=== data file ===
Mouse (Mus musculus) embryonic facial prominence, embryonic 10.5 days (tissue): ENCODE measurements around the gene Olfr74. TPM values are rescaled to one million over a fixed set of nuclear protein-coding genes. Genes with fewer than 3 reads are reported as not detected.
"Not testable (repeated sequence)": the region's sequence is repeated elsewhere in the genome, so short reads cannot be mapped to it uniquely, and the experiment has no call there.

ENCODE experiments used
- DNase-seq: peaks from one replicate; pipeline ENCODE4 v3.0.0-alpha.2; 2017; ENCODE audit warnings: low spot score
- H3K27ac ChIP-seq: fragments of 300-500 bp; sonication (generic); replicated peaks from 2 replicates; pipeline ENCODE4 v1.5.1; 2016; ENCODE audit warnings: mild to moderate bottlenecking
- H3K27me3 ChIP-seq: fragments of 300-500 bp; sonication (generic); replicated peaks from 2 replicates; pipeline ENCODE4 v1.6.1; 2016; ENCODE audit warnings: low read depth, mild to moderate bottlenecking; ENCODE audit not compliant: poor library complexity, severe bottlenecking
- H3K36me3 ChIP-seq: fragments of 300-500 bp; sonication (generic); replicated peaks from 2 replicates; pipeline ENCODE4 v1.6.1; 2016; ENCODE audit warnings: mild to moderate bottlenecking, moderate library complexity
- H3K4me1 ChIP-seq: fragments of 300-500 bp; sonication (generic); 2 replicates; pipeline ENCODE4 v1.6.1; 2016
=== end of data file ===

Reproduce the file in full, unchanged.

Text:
Mouse (Mus musculus) embryonic facial prominence, embryonic 10.5 days (tissue): ENCODE measurements around the gene Olfr74. TPM values are rescaled to one million over a fixed set of nuclear protein-coding genes. Genes with fewer than 3 reads are reported as not detected.
"Not testable (repeated sequence)": the region's sequence is repeated elsewhere in the genome, so short reads cannot be mapped to it uniquely, and the experiment has no call there.

ENCODE experiments used
- DNase-seq: peaks from one replicate; pipeline ENCODE4 v3.0.0-alpha.2; 2017; ENCODE audit warnings: low spot score
- H3K27ac ChIP-seq: fragments of 300-500 bp; sonication (generic); replicated peaks from 2 replicates; pipeline ENCODE4 v1.5.1; 2016; ENCODE audit warnings: mild to moderate bottlenecking
- H3K27me3 ChIP-seq: fragments of 300-500 bp; sonication (generic); replicated peaks from 2 replicates; pipeline ENCODE4 v1.6.1; 2016; ENCODE audit warnings: low read depth, mild to moderate bottlenecking; ENCODE audit not compliant: poor library complexity, severe bottlenecking
- H3K36me3 ChIP-seq: fragments of 300-500 bp; sonication (generic); replicated peaks from 2 replicates; pipeline ENCODE4 v1.6.1; 2016; ENCODE audit warnings: mild to moderate bottlenecking, moderate library complexity
- H3K4me1 ChIP-seq: fragments of 300-500 bp; sonication (generic); 2 replicates; pipeline ENCODE4 v1.6.1; 2016